I was able to work my way through this because I have decades of experience with telecom, computers and networks. An average customer wouldn't have a hope.

    Bottom line, you can't always count on the ISP's techs to fully understand what they're doing.


  • @JKnott can't really reveal who I talked to, but trust me, not an average tech.


  • This post is deleted!

  • @cnrd I have been following this thread with great interest.

    I use the same ISP, and have exactly the same issue, in that the NS coming in is being ignored, and the DHCP6 requests in turn keep being ignored by Gigabit.

    Funny thing is that this worked me for several years, until it stopped, around the time there was a large outage in connection with some infra upgrades being done at the time. It's possibly related with those infrastructure changes.

    Did you have any luck with support? I have a support case registered a couple of weeks ago for the same thing, and I think I will point them to this thread, unless you found a workaround on the BSD/pfSense side.


  • @abw Unfortunately not. Yeah it seems like the upgrade of hardware caused the problem.


  • @cnrd Just had a breakthrough, and now have the full /48 running with DHCPv6 on pfSense.
    My problem was due to having a user defined MAC address on the WAN interface.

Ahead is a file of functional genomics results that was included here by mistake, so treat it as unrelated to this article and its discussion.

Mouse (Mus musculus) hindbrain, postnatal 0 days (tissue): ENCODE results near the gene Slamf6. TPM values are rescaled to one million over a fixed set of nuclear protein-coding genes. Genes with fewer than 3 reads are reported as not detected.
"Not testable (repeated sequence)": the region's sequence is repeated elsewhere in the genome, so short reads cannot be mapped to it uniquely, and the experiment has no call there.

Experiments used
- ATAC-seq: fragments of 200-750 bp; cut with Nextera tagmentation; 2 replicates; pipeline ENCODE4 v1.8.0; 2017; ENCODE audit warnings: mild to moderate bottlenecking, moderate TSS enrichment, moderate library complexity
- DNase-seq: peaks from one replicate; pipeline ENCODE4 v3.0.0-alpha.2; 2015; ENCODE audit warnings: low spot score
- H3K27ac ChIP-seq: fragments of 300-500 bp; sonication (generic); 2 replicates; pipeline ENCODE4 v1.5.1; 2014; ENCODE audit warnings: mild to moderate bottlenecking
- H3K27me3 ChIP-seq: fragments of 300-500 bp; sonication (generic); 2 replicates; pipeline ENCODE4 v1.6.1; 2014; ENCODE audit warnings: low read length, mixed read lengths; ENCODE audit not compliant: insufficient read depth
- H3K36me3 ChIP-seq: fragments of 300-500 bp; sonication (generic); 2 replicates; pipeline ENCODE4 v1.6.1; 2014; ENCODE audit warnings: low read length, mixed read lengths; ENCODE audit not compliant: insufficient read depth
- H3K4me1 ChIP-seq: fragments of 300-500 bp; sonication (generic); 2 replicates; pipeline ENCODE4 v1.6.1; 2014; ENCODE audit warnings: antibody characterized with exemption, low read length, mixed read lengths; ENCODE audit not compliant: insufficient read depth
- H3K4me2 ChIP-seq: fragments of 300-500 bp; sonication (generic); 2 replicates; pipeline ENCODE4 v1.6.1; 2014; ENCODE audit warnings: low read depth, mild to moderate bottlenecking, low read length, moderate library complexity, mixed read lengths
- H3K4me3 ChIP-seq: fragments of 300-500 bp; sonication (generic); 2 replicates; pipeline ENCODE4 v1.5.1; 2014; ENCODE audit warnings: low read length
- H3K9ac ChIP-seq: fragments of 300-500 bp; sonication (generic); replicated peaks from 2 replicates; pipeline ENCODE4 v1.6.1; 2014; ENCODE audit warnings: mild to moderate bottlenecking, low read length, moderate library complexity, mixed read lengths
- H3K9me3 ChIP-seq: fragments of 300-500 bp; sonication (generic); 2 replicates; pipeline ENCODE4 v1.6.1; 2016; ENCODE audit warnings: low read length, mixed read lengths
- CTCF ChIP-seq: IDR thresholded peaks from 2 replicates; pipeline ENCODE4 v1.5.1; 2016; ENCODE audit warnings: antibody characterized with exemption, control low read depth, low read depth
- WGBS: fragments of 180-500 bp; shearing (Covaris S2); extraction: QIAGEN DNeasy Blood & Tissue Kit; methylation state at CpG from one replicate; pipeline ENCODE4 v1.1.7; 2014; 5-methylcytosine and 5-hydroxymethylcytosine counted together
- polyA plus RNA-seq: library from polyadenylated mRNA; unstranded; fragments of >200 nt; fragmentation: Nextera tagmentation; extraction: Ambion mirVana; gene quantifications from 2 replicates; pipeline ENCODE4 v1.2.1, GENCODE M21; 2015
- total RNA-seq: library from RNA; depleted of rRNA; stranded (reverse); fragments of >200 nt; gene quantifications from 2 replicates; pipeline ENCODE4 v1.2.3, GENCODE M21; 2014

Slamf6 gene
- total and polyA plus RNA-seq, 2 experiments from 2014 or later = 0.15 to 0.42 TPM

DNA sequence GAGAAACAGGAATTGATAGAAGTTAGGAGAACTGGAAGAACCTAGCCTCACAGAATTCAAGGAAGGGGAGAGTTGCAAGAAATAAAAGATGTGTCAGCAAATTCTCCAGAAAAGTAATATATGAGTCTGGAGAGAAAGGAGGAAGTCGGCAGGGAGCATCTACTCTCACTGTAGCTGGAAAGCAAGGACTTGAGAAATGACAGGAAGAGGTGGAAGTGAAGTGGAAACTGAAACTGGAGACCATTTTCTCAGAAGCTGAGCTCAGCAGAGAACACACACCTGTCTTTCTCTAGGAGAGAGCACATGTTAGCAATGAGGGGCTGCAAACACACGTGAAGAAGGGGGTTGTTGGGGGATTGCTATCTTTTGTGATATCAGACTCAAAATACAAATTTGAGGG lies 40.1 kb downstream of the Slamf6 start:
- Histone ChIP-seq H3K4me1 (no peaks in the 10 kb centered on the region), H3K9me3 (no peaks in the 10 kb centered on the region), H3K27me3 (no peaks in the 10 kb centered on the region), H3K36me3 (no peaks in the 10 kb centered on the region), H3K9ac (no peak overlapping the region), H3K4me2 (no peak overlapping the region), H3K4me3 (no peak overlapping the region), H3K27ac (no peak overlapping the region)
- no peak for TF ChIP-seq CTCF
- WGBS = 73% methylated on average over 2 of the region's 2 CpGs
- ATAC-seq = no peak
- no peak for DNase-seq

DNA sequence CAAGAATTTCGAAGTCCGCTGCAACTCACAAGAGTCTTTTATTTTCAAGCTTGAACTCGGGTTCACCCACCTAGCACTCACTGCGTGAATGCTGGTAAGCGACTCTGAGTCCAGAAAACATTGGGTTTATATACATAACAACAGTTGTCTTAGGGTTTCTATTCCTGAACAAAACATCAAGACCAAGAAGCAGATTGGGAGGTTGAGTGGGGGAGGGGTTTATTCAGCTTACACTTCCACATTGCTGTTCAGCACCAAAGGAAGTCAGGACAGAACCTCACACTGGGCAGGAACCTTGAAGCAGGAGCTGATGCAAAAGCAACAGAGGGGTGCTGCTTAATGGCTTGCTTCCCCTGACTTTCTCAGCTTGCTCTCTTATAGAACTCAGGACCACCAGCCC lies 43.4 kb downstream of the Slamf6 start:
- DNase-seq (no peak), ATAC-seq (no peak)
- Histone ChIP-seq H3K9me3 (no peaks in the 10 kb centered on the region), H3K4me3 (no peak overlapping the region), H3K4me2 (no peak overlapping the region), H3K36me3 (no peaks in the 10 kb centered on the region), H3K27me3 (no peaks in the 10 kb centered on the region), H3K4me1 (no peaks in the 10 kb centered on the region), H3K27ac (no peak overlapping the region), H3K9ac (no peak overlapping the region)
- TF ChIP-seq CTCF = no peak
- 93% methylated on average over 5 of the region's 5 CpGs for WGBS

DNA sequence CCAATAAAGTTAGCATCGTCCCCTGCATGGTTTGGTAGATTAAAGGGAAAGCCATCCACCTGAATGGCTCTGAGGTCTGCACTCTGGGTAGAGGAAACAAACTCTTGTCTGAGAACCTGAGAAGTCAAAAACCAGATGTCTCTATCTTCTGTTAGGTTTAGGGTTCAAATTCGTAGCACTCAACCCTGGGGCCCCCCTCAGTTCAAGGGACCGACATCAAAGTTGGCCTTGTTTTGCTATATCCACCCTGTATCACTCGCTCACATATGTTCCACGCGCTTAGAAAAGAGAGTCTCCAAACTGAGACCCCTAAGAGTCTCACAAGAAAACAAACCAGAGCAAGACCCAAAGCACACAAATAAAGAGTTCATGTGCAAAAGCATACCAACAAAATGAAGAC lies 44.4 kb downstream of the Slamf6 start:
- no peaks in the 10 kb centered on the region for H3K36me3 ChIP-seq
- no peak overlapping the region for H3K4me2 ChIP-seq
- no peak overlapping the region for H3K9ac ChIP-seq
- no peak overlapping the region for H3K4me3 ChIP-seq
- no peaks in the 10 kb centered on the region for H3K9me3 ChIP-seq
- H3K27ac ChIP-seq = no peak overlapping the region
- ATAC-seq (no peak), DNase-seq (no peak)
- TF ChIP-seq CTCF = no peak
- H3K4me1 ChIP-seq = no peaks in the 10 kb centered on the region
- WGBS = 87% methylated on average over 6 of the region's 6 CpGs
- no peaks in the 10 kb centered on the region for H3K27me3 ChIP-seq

I've always had a user defined MAC address configured on the WAN interface (Interfaces > WAN > MAC Address), so as to ensure my static IPv4 address over several hardware changes.

    After reading everything you had tried, I wanted to test the theory that this user-defined address might have an impact on pfSense/FreeBSDs ability to respond to the NS.

    It seems that this is the root cause of my issue, because when removed it, and let it default to the hardware MAC, DHCPv6 and the PD came up immediately.
    Of course I no longer had an IPv4 address, but I just called up the ISP and they changed the static DHCP4 allocation to my new MAC for me on the spot.

    Now, with the hardware MAC in use, the NS works perfectly.

    So my current root cause theory is that, whatever mechanism pfSense uses to "spoof" the MAC address, does not appear to propagate to the part of FreeBSD that is responsible for NS responses. Only a theory though.